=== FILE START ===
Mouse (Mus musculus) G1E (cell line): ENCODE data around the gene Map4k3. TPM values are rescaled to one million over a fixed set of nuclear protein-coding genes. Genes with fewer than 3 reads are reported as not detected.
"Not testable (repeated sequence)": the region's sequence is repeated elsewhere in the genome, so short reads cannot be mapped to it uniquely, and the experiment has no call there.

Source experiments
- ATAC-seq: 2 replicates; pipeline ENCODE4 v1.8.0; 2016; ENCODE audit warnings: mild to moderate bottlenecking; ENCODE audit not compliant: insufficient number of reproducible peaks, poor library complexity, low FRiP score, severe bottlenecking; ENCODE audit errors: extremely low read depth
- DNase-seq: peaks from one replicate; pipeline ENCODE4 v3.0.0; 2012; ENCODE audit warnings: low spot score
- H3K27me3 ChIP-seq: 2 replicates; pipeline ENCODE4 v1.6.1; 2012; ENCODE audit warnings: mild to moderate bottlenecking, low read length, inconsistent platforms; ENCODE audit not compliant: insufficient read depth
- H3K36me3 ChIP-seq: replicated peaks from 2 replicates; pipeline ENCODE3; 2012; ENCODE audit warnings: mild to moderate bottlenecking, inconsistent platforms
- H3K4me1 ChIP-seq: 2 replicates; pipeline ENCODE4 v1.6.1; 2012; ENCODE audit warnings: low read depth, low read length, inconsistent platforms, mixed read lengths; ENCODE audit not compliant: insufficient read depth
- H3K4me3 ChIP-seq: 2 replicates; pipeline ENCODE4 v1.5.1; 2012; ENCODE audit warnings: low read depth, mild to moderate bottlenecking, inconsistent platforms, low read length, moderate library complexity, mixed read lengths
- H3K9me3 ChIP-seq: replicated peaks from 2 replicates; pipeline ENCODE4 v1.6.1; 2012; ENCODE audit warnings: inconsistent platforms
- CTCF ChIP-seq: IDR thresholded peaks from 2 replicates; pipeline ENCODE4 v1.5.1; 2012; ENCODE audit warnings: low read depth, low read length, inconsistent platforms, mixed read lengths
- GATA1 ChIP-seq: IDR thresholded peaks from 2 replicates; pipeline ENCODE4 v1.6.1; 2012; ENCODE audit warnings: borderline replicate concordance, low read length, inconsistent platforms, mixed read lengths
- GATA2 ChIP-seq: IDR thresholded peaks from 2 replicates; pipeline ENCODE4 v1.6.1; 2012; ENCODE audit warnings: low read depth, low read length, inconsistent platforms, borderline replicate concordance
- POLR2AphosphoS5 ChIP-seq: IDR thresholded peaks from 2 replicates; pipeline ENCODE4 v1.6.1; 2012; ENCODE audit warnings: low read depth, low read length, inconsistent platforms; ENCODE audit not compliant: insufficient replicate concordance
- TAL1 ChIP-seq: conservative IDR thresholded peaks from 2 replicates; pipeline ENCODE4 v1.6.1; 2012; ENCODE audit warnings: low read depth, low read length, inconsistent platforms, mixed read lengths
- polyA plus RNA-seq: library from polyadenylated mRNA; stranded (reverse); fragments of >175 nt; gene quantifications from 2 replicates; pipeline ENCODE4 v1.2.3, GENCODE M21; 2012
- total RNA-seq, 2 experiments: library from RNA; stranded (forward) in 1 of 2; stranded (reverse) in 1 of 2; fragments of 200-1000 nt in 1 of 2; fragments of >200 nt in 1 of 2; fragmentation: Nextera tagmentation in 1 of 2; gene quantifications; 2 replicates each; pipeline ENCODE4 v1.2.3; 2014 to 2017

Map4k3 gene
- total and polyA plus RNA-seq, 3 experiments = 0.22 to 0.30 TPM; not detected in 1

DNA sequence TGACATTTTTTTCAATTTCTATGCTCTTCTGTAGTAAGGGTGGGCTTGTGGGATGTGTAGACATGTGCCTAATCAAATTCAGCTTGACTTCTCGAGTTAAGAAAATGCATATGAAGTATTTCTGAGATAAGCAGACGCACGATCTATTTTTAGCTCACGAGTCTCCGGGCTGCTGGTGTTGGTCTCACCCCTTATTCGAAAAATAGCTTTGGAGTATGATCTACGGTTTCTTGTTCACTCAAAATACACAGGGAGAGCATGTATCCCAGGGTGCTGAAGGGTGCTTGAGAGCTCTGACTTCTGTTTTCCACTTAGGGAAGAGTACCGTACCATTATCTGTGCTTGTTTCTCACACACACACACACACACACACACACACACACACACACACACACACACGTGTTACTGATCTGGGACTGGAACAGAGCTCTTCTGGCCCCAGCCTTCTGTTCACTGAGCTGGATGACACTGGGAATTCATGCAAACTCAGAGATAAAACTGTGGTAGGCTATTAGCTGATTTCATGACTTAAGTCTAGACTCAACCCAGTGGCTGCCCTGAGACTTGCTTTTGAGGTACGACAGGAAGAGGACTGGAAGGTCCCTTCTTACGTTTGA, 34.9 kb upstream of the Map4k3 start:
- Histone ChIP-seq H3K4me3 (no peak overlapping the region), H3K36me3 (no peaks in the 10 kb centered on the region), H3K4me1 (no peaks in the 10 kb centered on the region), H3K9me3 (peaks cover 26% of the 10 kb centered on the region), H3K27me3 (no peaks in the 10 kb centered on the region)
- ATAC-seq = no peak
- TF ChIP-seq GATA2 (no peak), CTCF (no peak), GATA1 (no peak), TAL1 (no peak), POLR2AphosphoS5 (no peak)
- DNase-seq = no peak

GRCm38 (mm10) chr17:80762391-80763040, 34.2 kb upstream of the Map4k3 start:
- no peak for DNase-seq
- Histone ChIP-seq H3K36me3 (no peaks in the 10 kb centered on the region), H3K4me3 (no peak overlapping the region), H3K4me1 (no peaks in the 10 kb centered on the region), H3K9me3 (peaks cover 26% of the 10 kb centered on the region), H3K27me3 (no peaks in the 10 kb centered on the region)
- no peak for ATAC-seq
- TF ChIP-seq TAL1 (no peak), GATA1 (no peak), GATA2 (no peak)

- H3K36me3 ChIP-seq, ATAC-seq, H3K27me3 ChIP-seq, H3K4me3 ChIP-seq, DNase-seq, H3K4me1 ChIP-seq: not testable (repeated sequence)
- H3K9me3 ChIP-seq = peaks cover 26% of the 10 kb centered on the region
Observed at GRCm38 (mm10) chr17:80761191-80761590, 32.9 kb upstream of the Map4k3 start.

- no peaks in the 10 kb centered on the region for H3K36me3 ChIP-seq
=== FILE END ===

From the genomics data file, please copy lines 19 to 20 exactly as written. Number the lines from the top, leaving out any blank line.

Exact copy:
- total and polyA plus RNA-seq, 3 experiments = 0.22 to 0.30 TPM; not detected in 1

DNA sequence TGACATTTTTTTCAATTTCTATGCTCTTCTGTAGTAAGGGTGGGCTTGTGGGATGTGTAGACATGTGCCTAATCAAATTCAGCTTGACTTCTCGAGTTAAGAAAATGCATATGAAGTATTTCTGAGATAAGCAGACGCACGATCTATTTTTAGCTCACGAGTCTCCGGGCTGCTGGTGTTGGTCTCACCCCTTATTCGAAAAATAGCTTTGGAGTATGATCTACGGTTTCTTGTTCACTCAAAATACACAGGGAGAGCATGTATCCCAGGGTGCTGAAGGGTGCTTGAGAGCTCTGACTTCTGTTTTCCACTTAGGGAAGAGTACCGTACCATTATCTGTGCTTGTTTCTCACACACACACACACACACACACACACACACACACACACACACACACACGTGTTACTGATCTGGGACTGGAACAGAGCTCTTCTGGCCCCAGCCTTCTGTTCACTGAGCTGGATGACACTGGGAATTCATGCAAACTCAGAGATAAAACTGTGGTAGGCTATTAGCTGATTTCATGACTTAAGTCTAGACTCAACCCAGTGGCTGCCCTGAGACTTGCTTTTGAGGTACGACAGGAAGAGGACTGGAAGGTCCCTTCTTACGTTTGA, 34.9 kb upstream of the Map4k3 start: